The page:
As less than an avid social media user, I would suggest you narrow your social media outlets to 1-3. More is not better. It deflates your efforts and can be exhausting. Each social media tends to cater to certain demographics so consider the age/background/geography etc. of your target reader as well as your comfort and interests and focus on those few social media outlets. Better to be comfortable and known in 1-3 outlets than to be spread so thin that it’s a waste of time.
3) Podcasts & Webinars: These provide a great way to build engagement. They generally don’t require any financial investment or travel. Though many may watch or listen, it can feel like you are only talking to one. There are thousands of podcasts on nearly any topic. There are a lot of author podcasts that provide a platform for authors to share their stories and experiences. You can Google or use iTunes to find podcasts in your genre. Listen to them. Pick the ones you think might connect with your audience and in which the host(s) appear relaxed and great facilitators. Send them an email briefly sharing your background and project and why you think you and your topic would be great material for their podcast listeners. Expect to pitch to many and schedule few, but it does build on itself. Be sure to share your website with the audience and post the podcast on your website as well.
Webinars are basically classes that you can create on YouTube or others. You can do this from your own home with notecards etc and then post to YouTube, your website, other social media groups, etc. Some people charge for webinars but free webinars are a great way to connect and build followers early on.
4) In-Person: Some people love the opportunity to talk to others about their book. For others, it involves a level of fear. You may choose to pass on this approach altogether. This was one of my greatest fears, but I decided I wanted to stretch my comfort zone and try. I started slow with podcasts and then progressed to small group talks and now I’m in the midst of book tour roadshows, national convention panels, and keynote speaking. I never thought I’d be doing this. While it does help with book sales, I do it to engage with others, to receive feedback, and perhaps to provide information to others that may change their lives.
Here are a few in-person engagements to consider:
Bookstore talk: this may be a good place to start but there are more stories of frustration at the small audience and passersby that are apprehensive to stop for a marketing pitch.
Kiwanis, Chambers, etc: these groups often are looking for speakers within their community. You may not sell a lot of books in the back afterward, but you will make some community connections that may prove quite valuable in building your network.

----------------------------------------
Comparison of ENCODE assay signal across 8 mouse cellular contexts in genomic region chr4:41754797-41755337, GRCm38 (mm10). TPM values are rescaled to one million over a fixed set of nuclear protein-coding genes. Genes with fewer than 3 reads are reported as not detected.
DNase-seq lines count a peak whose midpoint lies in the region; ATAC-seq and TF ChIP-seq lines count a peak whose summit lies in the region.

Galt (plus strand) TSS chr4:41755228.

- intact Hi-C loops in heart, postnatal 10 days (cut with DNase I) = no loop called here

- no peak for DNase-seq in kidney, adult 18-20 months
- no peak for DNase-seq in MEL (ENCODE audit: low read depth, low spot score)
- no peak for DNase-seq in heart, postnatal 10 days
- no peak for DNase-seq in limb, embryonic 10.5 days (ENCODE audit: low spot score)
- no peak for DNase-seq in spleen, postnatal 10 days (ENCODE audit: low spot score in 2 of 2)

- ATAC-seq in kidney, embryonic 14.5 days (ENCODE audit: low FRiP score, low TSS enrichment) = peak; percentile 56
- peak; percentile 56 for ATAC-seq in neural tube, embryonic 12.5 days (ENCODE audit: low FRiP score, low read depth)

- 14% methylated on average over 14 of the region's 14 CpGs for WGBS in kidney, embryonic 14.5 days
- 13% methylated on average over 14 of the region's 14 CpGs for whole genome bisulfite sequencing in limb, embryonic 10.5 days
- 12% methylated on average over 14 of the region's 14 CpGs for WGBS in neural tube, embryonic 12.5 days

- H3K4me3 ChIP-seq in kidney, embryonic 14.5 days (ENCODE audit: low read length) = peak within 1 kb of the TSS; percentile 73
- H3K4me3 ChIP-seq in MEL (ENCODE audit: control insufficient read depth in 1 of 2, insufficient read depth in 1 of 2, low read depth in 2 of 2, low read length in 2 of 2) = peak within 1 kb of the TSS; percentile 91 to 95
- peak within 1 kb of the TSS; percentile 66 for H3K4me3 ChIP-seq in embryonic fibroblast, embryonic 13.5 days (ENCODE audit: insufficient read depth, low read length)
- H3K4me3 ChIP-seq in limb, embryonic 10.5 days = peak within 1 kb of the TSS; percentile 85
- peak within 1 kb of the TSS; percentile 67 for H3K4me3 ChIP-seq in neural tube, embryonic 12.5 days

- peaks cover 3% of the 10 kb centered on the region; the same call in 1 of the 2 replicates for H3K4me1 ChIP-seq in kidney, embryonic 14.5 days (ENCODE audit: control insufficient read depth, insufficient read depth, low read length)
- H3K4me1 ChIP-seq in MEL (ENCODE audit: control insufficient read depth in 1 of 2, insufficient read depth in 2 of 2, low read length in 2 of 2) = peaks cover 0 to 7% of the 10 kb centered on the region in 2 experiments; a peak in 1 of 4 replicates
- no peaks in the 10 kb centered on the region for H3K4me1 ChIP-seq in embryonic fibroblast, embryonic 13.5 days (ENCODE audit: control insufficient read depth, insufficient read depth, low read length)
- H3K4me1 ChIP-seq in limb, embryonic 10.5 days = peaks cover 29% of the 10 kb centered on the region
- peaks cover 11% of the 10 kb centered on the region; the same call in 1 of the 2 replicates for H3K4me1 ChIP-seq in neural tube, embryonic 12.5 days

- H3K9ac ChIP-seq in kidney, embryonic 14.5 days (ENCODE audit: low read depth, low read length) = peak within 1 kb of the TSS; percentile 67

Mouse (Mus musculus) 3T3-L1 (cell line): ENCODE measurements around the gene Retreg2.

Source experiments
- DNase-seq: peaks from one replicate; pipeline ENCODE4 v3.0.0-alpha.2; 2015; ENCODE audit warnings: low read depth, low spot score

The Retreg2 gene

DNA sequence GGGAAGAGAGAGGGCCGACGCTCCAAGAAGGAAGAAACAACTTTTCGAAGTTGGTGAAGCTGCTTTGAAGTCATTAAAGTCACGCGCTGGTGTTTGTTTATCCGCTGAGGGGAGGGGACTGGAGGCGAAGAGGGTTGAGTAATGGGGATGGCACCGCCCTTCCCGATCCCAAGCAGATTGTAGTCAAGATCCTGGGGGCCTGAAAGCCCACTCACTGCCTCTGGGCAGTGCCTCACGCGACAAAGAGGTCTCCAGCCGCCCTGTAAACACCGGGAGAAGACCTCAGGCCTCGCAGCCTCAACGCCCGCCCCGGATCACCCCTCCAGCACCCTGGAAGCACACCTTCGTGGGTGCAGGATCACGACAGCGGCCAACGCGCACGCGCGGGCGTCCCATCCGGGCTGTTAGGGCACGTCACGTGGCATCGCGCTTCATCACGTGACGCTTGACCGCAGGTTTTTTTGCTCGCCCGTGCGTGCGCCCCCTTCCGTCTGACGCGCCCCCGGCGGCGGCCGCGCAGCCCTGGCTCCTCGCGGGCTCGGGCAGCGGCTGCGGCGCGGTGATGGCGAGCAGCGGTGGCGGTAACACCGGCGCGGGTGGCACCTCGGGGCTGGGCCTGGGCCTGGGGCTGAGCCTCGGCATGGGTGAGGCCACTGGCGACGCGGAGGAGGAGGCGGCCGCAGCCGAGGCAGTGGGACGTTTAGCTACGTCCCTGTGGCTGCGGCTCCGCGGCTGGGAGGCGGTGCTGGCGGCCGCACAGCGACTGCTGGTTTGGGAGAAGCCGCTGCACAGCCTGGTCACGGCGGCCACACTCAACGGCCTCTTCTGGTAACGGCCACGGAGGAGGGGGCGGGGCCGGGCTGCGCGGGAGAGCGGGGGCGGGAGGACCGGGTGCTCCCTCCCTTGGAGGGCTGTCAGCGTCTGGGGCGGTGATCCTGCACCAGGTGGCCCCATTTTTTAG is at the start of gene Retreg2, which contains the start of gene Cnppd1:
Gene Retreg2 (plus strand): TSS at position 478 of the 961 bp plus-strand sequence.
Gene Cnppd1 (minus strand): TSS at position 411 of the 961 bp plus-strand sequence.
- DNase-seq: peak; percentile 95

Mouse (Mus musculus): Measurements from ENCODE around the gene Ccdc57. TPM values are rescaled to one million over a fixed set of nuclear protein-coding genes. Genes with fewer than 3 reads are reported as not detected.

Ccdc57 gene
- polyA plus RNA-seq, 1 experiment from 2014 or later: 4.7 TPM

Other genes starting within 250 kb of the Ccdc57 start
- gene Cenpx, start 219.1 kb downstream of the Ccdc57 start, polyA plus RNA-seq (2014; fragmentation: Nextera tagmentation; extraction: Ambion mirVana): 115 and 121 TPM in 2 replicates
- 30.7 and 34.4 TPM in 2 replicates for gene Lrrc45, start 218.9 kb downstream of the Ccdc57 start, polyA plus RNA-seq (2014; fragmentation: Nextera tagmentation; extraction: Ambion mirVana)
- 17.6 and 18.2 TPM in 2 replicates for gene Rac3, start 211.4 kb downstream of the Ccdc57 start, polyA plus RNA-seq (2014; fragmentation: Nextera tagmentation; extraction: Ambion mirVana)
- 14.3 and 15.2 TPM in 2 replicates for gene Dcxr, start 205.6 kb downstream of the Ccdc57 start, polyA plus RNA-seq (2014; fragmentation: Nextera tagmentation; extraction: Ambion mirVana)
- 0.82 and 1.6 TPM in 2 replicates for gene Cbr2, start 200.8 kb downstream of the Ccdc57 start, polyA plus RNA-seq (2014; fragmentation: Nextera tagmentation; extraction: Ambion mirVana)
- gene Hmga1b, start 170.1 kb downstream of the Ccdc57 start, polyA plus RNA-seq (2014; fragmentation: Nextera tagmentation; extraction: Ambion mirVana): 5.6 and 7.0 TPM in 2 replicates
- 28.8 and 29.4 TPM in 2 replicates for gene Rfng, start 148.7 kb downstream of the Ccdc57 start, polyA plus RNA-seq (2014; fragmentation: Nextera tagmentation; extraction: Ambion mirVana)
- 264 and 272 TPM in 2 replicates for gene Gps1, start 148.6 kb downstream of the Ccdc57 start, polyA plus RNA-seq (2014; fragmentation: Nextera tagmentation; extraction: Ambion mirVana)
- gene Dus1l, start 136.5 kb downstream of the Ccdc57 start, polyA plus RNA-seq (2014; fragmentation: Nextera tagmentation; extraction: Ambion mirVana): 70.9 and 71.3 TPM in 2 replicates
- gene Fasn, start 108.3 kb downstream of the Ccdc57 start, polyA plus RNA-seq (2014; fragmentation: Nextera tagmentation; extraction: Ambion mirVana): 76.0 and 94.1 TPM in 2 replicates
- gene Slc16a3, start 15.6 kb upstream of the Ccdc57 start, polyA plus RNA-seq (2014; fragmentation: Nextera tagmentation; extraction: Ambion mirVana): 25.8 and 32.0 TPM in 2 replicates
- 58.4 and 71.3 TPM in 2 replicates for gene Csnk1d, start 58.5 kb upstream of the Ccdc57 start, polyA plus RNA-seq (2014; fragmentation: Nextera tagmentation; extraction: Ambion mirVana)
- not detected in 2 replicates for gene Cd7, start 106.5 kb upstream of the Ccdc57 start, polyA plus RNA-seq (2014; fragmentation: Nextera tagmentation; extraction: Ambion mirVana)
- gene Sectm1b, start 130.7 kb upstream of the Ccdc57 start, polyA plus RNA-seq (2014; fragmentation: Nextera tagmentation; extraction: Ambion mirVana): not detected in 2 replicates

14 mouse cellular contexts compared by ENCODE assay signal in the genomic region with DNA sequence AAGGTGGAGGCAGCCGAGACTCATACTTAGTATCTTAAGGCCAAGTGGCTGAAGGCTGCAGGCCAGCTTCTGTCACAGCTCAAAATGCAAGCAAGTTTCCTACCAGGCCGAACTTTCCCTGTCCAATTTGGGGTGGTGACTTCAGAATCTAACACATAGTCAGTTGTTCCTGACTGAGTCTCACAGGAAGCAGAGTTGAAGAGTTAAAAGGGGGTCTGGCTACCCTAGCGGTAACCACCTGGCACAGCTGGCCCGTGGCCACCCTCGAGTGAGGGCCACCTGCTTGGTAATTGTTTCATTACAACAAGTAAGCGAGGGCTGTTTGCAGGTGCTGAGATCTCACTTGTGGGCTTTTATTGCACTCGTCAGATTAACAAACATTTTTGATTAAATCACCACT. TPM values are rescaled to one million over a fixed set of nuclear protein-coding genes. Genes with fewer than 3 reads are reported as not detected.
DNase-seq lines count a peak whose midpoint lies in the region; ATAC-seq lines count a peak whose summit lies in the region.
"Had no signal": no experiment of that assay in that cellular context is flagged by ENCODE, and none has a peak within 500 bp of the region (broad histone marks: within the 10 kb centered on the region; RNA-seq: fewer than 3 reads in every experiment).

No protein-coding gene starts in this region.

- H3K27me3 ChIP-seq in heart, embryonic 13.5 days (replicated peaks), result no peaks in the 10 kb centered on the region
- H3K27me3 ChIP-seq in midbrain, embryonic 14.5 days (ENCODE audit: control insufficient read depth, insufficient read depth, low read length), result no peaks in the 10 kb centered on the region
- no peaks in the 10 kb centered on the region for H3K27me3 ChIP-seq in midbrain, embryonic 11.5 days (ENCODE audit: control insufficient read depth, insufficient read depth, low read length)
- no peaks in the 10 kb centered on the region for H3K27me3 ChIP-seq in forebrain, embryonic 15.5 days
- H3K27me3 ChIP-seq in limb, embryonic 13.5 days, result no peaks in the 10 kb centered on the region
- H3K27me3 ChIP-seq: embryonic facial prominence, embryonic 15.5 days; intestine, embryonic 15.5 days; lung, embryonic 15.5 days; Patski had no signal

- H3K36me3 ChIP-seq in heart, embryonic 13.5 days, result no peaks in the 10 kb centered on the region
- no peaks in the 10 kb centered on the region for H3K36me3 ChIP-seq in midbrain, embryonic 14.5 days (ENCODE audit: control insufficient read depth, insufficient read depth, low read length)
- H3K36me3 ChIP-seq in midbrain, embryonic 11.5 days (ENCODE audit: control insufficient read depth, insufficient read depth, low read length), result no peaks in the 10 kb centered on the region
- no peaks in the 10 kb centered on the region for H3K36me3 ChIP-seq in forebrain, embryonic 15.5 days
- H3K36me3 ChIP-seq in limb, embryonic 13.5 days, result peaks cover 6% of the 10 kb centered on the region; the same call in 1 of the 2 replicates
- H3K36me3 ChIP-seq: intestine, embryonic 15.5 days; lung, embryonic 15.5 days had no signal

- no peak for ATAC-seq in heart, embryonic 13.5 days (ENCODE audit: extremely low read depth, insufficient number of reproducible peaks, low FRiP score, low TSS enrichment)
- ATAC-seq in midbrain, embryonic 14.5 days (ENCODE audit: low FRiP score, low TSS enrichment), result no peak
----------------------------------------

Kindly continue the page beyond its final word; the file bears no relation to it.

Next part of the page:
Book Clubs: check out local book clubs (online or via your library etc.). Many are looking for a great read. You could offer your books at a discount and join them periodically or at the end to talk about your writing process.
Organizations: identify target audiences for your book and pitch to talk to them. For my books on introversion, I’ve talked to corporations and colleges about the challenges and tips for leveraging one’s introversion. For my latest book, The Essential Guide for Families with Down Syndrome, I’ve pitched to national conventions and local Down syndrome associations that dot the map across the country. Some audiences may be less obvious but ponder where your target reader lives, where they work, and what groups they may be members of. A word of caution, this certainly takes time to pitch and often requires some travel money beyond your hometown. This approach is typically quite personal and your sales rate may be higher than the other strategies, but you may still struggle to recoup your travel expenses. You can seek to be paid or have travel expenses covered, but they are less common for relatively new authors and speakers. Consider bulk sales with these groups. Perhaps they will buy a book for all attendees? We are sharing independence workshops for families with Down syndrome. We tend to identify a city or region we want to visit either for vacation or to see family and then consider places in that city/region or along the way that we may stop at to talk. This may help reduce some costs and include some fun time too. I’ve grown to love these engagements even though I struggle to break even. Writing can be a very solo/lonely endeavor. I do enjoy that but I also find some balance through these tours. I learn a lot and it’s great to be sharing on the road with my family.
In any case, build your own marketing plan. It has to be a strategy you believe in to be successful. Marketing doesn’t have to be scary and overwhelming. It can be a surprisingly fulfilling addition to your writing project.
Keys to Success:
Recognize you will be doing the marketing regardless of your publishing path.
Consider these and other marketing options. Read some books and listen to some podcasts to get more ideas.
Filter all these ideas so you pick the one(s) right for you.
It’s a journey. I started with a website/ blog and stretched to podcasts, and then to In-Person over about a 3-year period. If I had leaped directly to in-person, I don’t think I would have been able to do it. Take your time and think long-term.
Consider your objectives (build website subscribers, market your business, engage with readers, and/or sell books). Have realistic expectations regarding audience size and financial costs/benefits.
Finally, it's time for your book launch! We'll cover all aspects of your launch in October's Writing blog.